But McDaniel’s initial hesitation in supporting Hurricane Katrina aid has hurt him along the Gulf Coast, where large swaths of prime shoreline real estate still sit empty like a wind-swept ghost town. In a state so bereft of modern conveniences that even a Starbucks is hard to come by, Mississippians who pride their state as among the most conservative in the nation seem unprepared to give up the flow of federal aid.
“I can’t imagine what shape we would be in if we didn’t have Sen. Cochran,” said Eddie Favre, former mayor of coastal Bay St. Louis, which was hit hard by Katrina. McDaniel seems like a “great guy,” he said, but “I don’t think we can take the chance.”
And as is happening in Kentucky, Kansas and South Carolina, the tightknit Mississippi GOP establishment has drawn a cloak of endorsements around its senator, including current state elected officials as well as former Gov. Haley Barbour, who remains a political powerhouse in party politics. The group that ran the anti-McDaniel ad is headed by Barbour’s nephew.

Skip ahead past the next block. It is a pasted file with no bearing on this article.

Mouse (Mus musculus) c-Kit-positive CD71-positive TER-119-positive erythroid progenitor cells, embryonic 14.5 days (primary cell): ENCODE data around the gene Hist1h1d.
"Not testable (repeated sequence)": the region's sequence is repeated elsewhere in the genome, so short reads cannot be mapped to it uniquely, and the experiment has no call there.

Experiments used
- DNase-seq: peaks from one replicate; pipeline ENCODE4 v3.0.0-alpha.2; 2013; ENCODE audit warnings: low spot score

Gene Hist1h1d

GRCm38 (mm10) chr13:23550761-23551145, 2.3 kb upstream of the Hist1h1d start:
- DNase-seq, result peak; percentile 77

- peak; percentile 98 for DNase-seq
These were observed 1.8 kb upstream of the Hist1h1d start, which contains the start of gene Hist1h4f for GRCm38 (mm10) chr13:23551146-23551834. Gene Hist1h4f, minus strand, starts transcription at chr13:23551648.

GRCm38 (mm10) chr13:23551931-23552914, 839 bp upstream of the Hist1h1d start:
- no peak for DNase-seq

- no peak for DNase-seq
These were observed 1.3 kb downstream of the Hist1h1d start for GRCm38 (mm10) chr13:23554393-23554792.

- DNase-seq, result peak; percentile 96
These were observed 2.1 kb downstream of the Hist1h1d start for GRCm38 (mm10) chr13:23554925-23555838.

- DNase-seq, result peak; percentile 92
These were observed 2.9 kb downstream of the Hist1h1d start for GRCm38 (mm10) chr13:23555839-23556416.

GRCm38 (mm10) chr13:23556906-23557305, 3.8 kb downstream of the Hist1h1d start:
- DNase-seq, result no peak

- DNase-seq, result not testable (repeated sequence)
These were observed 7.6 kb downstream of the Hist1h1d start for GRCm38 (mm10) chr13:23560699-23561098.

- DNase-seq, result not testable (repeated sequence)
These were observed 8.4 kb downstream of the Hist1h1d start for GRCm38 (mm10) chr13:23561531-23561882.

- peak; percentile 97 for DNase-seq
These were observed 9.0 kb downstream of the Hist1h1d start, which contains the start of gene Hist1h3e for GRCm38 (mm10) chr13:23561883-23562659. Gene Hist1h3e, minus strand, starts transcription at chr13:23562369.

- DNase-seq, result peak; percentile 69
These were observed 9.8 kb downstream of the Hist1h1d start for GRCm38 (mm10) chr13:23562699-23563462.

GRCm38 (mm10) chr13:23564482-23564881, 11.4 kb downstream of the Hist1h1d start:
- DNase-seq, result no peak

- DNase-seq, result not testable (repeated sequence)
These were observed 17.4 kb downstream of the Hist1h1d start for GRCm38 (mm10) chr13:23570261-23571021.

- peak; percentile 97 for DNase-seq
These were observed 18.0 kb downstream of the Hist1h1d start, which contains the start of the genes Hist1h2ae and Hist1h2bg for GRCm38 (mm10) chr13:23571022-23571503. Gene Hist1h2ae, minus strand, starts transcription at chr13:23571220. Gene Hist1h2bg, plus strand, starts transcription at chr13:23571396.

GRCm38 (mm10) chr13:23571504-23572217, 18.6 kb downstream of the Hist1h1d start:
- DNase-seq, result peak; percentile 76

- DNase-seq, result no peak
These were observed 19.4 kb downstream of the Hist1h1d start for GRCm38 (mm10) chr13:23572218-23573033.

From his party headquarters in Jackson, Mississippi Republican Party Chairman Joseph Nosef said GOP competition is healthy as long as the primary doesn’t spin out of control or allow the expected Democratic candidate, Travis W. Childers, a former congressman, to sweep in.
“We are determined,” he said, “not to be one of those states that the Republican part of the nation looks at on election night and says, ‘But for a screw-up down in Mississippi, we would have taken the Senate.’”